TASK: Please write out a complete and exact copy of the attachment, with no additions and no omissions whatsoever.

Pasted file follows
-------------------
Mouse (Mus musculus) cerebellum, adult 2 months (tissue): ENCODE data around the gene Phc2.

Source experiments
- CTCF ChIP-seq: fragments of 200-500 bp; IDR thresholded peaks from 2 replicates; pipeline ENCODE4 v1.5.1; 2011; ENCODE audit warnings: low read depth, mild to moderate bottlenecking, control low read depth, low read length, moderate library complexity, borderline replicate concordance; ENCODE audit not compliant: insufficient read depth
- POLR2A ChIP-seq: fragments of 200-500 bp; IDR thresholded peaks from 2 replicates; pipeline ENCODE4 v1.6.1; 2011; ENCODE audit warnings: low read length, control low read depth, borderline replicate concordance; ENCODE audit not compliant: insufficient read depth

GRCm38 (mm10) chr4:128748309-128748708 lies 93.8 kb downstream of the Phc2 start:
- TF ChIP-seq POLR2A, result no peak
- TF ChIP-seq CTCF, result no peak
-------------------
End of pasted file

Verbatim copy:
Mouse (Mus musculus) cerebellum, adult 2 months (tissue): ENCODE data around the gene Phc2.

Source experiments
- CTCF ChIP-seq: fragments of 200-500 bp; IDR thresholded peaks from 2 replicates; pipeline ENCODE4 v1.5.1; 2011; ENCODE audit warnings: low read depth, mild to moderate bottlenecking, control low read depth, low read length, moderate library complexity, borderline replicate concordance; ENCODE audit not compliant: insufficient read depth
- POLR2A ChIP-seq: fragments of 200-500 bp; IDR thresholded peaks from 2 replicates; pipeline ENCODE4 v1.6.1; 2011; ENCODE audit warnings: low read length, control low read depth, borderline replicate concordance; ENCODE audit not compliant: insufficient read depth

GRCm38 (mm10) chr4:128748309-128748708 lies 93.8 kb downstream of the Phc2 start:
- TF ChIP-seq POLR2A, result no peak
- TF ChIP-seq CTCF, result no peak